There’s no carb I love more than bread. Sometimes I eat bread for lunch. And dinner. And for breakfast the next day. Sometimes when people see me having bread for a lunch, they’ll ask if I’m on a diet. But how are carbs (white and with sugar – the worst kind!) diet food? Anyway, that’s beside the point. Here’s a list of my favourite bakeries – you’ll thank me for it (even if your waistline won’t).
Scotts Square #B1-09, Wheelock Place basement
I’ve never really been a fan of baguette-like bread with a hard crust, but I changed my mind after trying the Delice Blanc, $3.45, from Maison Kayser – a sweet, brioche-like bread with white chocolate bits baked into the dough. Even though the rest of the bread at Maison Kayser is pretty good (love the tea-flavoured breads as well), I always pick the Delice Blanc because it has an interesting blend of flavours and textures. In fact, it’s so good that I usually end up finishing one even after lunch. I think they put crack in it or something, it’s too addictive for my own good.
Other favourites include the The Orange (an Earl Grey tea bread with bits of orange baked within) and the Aux Pommes (a comforting mix of apple, walnuts and honey).
From left to right: Delice Blanc and Aux Pommes
2. Sun Moulin
Shaw House, Basement 1, 350 Orchard Road, Singapore 238868
I know what you’re thinking – Mochi bread, really? Just trust me when I say that the Japanese know best when it comes to mochi and bread. The Chocolate Mochi Bread from Sun Moulin bakery is a chewy mouthful bursting with chocolate goodness (calories? what calories?), and is best eaten when warm. While there are other flavours (green tea and soy), the chocolate still packs the most punch.
Chocolate Mochi Bread from Sun Moulin
269 Holland Village, Singapore 278990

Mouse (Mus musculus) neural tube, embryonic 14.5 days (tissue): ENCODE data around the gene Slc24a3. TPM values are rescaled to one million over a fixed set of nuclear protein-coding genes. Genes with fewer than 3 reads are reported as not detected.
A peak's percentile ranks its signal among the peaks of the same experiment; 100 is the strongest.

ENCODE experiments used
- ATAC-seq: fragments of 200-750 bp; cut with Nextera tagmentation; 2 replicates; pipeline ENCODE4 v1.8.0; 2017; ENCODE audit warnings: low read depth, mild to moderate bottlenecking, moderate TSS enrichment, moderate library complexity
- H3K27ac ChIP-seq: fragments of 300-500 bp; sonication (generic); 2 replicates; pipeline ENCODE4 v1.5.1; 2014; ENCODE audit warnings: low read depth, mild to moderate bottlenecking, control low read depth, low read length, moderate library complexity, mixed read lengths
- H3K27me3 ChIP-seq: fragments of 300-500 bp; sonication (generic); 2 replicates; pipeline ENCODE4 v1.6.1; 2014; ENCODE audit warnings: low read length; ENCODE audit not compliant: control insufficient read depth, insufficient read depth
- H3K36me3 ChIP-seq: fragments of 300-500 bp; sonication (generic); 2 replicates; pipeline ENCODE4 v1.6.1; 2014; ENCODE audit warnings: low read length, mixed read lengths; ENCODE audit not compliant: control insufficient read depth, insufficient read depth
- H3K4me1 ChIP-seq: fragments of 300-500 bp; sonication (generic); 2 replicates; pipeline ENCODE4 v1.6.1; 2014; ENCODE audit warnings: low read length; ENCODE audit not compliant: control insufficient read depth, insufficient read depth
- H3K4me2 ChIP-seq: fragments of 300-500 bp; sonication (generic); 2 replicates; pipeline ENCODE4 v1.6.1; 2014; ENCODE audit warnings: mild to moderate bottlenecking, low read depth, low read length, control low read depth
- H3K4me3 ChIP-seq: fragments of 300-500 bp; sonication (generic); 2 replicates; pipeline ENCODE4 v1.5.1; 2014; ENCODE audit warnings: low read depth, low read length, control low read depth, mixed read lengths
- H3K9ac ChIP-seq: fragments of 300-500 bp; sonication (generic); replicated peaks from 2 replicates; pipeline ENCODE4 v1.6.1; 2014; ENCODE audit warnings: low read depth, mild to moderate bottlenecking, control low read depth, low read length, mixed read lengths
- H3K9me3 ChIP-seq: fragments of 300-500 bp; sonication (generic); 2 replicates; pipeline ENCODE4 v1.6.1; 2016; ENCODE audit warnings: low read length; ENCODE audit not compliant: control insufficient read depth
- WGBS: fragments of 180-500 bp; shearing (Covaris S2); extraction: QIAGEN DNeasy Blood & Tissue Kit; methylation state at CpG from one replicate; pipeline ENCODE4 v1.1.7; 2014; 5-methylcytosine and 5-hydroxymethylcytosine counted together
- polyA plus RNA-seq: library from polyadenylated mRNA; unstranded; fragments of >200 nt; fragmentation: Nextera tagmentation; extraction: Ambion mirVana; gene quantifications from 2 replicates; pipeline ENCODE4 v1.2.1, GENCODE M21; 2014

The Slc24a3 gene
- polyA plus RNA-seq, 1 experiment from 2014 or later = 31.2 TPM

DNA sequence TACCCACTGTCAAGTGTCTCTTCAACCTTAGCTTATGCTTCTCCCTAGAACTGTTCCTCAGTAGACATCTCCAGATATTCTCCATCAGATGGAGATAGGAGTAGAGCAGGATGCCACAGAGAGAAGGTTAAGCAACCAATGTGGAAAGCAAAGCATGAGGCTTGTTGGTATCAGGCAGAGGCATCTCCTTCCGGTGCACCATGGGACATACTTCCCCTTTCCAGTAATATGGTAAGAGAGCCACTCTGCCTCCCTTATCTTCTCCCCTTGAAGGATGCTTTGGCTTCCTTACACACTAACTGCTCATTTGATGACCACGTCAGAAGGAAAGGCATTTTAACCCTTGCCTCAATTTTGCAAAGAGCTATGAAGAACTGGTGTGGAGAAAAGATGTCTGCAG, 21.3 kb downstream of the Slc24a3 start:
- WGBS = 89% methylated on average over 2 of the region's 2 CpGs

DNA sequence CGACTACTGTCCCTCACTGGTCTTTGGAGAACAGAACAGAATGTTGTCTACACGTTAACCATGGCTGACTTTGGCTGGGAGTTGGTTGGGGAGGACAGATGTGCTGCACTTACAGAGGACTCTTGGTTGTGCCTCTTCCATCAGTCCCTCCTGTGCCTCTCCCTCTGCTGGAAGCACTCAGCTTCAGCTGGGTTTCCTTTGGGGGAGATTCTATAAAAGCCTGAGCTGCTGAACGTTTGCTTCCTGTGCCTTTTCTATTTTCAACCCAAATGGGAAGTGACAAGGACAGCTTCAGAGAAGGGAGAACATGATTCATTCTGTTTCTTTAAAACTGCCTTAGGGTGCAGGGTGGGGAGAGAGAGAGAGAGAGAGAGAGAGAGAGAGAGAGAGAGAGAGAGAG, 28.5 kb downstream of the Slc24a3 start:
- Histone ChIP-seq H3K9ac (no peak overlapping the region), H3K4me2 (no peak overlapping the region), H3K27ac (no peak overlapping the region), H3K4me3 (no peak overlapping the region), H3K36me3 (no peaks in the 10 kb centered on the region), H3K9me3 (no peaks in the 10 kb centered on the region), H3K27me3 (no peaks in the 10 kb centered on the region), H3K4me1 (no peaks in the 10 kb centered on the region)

Ahh wassants. I love them so, and I bet you do too. If you’re new to wassants (in which case, you’ve been missing out on one of the best inventions since sliced bread), they are very much like croissants, but less flaky with a soft bun-like texture.
Besides being soft (which is something I can’t resist when it comes to bread), the wassants from Provence Bakery are just the right size. They come in three flavours – chocolate, kaya, and butter – but the kaya is my pick. Best eaten fresh, but also pretty tasty when lightly toasted. Available in singles, bags of 5 or 10 (for the really hungry).
Chocolate and Kaya Wassants from Provence Bakery
OG Albert Complex #01-03/04, International Plaza #01-35 and other locations.
When my cousin first got me one of these famed Raisin Cream Cheese buns, I was doubtful. After all, it looked like any other cream cheese bun sitting on the shelves of BreadTalk and the like. But this bun….this one was different. This was The One. Everything about it was perfect – from the slightly sugary cream cheese (which was a nice change from the usually sour taste you get with most other cream cheese buns), to the pillowy soft bread lightly dotted with sweet raisins. Now I know why so many aunties are willing to line up for ages just to get their hands on some of these babies.
Raisin Cream Cheese Bun (Source: Daniel Food Diary)
56 Eng Hoon Street #01-70 and Raffles City Shopping Centre #B1-11/12
When it comes to hip and happening bakeries like Tiong Bahru Bakery, the Ah Ma in me is always skeptical about finding good bread. I have the impression that places like these are usually more style over substance. However, Tiong Bahru Bakery proved me wrong (and thankfully so). What’s interesting about these croissants is that they are not as flaky as the traditional kind, so you can eat them comfortably at your desk without getting tell-tale flakes all over your keyboard. I’ve always loved croissants (who doesn’t?) and the ones from here are soft, buttery and perfect with or without butter and jam.
If you’ve got calories to spare, try the Kouign Amann – a salted caramel pastry with a texture similar to puff pastry.
Croissant and Kouign Aman from Tiong Bahru Bakery
The Regent Hotel (Lobby Level), 1 Cuscaden Road, Singapore 249715
While squid ink may sound somewhat unappealing to some (cue squid ink pasta staining your teeth horror stories), this bread is actually rather aromatic and tasty. Angelo’s Squid Ink Bread from Dolcetto is a savoury mixture of sundried tomatoes, olives, pine nuts and apparently some sea salt as well. The loaf is a little pricey, but it has an interesting flavour and is definitely worth a try. We promise it won’t stain your teeth.
While you’re there you might also want to try the pumpkin bread loaf – it’s another hot favourite at this bakery.
Squid Ink Bread